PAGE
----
Yolanda holds a CELTA Cambridge, a Juris Doctorate, and a Master of Public Administration. She is a published author of fiction in Spanish.
Sensitivity is Key
Imagine you are back in school when you move overseas with your family. You are in an unfamiliar environment and the school where you are enrolled does not make you feel exactly welcome. How do you think this would affect your progress as a student? Would this situation help your desire to learn the language of your new country? This picture illustrates how political factors can affect learning. Political factors, applied to second language learning, are situations impacting a specific cultural group of students, positively or negatively, due to governmental or organizational policies and structures. The policies or regulations that impact English learners in U.S. schools may come from the federal, state or local levels. In this lesson, we explore the most relevant political factors that can have an influence in second language development.
While political factors pertain to society as a whole, you can have your own approach in the classroom. As a teacher, you can raise your sensitivity towards English learners to help them develop their skills in the language. Let's take a look at political factors that can affect your students' learning.
School Culture and Organization
Amalia is a student from Mexico who joins a school in the US. At Amalia's school, there are not many immigrant children. However, the few immigrant students who are at the school tend to get together for all activities. Teachers and staff do not encourage students to mix. In consequence, Amalia makes friends only with other immigrant students like her and feels awkward about the idea of interacting with native speakers of English. This example illustrates how a school culture and organization can have an influence on a child who is learning English as a second language. If the school does not promote relationships that celebrate the diversity of the student population, English learners can isolate themselves. Now, let's imagine you work at Amalia's school. As a teacher, you could break the cycle and assign activities in which language learners work with native speakers. This way, you would be promoting diverse interactions among students. Also, you would give your English learners the opportunity to practice the language with native speakers.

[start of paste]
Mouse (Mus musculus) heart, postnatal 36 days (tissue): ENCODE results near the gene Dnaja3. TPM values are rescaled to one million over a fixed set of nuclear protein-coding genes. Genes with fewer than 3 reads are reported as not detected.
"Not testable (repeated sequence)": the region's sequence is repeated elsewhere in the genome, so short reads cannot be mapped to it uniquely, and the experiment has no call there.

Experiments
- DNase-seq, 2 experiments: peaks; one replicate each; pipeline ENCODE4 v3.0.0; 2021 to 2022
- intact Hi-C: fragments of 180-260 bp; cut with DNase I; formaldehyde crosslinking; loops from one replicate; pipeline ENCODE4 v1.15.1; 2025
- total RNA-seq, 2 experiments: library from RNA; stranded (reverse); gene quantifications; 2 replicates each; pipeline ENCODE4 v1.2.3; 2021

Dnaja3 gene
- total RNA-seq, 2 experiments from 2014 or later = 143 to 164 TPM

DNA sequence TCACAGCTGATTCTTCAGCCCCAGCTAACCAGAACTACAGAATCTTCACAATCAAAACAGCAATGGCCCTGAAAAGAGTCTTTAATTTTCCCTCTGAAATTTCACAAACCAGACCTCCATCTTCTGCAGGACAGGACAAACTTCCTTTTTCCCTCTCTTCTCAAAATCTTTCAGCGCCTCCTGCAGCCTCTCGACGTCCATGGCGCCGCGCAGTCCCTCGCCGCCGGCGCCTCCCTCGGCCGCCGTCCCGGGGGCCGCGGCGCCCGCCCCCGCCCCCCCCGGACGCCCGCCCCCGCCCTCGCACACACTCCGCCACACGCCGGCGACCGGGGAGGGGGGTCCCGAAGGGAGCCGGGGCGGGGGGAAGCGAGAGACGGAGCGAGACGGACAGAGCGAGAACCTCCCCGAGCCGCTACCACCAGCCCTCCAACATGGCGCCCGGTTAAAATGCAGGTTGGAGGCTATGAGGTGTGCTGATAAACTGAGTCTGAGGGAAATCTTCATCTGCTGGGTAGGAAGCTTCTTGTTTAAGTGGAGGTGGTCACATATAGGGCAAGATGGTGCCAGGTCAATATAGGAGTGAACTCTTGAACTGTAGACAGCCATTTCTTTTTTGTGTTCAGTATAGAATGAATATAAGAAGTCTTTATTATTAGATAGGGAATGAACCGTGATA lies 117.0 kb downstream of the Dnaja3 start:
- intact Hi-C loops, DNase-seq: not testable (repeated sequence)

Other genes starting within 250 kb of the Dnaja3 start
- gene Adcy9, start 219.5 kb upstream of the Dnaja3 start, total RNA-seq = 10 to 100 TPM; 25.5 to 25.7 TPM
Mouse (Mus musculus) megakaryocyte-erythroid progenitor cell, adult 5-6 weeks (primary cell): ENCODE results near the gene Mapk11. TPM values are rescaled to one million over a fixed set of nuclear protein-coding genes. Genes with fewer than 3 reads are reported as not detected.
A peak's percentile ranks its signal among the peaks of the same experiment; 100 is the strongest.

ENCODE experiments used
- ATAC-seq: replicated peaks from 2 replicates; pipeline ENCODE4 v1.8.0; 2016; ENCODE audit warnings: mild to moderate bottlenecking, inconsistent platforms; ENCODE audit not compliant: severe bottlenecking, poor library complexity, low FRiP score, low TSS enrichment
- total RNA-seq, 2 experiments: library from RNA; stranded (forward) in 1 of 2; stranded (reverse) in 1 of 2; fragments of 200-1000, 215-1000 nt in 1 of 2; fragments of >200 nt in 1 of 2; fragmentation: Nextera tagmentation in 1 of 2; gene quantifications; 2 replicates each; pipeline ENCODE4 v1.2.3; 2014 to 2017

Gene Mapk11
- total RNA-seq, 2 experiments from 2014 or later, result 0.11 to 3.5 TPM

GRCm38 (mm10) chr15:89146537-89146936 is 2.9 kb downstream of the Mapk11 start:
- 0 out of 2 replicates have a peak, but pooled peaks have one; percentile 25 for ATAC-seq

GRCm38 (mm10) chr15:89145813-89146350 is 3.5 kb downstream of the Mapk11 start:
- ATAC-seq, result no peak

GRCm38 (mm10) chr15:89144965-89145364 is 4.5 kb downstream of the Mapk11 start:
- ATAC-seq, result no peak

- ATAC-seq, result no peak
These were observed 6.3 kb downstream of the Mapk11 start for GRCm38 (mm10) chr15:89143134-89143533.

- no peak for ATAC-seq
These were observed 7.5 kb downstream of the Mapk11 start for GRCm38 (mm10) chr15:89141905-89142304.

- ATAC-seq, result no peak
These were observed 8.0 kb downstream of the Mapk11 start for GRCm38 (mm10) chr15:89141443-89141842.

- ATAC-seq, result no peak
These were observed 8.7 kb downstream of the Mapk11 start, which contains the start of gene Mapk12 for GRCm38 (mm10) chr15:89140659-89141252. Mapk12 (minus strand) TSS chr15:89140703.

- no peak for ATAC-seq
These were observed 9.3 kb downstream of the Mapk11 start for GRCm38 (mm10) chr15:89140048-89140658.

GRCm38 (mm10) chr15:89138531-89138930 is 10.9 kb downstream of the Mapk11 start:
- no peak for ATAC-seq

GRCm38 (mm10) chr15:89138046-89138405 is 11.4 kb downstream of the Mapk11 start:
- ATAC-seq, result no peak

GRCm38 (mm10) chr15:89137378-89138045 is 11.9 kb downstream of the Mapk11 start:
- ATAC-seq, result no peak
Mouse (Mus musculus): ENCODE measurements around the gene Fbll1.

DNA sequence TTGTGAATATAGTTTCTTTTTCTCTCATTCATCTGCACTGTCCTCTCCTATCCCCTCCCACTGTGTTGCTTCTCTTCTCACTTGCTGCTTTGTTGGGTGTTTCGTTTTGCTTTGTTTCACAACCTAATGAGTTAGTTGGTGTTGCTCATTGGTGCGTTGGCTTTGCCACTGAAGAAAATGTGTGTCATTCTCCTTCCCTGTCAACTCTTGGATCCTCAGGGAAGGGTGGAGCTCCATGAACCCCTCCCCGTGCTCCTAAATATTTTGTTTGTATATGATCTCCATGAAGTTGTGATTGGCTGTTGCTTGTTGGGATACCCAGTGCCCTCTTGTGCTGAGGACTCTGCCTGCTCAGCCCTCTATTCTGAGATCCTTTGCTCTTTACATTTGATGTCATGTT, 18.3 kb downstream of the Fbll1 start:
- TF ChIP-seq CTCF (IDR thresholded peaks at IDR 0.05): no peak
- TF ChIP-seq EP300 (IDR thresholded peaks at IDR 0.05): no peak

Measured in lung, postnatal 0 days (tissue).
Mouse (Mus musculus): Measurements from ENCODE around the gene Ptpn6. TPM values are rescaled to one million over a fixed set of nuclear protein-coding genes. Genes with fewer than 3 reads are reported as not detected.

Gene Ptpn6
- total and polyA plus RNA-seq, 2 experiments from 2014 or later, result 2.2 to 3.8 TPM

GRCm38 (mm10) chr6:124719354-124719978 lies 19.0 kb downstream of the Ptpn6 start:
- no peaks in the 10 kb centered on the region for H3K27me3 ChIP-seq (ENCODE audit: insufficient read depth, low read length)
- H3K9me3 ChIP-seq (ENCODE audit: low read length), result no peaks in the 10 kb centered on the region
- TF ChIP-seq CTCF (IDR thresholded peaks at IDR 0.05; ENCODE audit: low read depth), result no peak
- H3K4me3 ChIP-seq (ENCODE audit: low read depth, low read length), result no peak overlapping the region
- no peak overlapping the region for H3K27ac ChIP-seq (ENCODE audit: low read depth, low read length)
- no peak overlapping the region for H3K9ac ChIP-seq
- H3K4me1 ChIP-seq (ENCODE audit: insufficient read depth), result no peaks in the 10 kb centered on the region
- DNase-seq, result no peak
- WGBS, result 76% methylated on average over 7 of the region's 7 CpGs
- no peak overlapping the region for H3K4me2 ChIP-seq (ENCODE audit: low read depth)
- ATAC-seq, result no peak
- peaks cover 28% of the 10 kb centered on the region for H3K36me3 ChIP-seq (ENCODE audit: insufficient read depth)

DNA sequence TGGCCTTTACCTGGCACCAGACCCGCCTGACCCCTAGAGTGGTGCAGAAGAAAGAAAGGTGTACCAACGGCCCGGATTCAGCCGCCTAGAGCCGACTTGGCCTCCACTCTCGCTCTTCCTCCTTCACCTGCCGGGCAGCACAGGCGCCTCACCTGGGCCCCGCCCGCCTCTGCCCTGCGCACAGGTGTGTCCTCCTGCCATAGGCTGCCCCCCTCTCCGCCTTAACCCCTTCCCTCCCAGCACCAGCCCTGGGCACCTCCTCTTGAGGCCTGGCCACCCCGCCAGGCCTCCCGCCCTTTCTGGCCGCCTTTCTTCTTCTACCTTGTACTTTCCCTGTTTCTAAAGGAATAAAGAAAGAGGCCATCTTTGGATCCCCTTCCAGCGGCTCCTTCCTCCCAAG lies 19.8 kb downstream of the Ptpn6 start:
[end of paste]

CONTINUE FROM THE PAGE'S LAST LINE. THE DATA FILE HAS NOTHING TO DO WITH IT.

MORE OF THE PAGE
Ideally, if you ever notice that the school culture or organization is not contributing to students' language development, you could always work with the school administrators to raise awareness about the need for change.
Status of Primary Language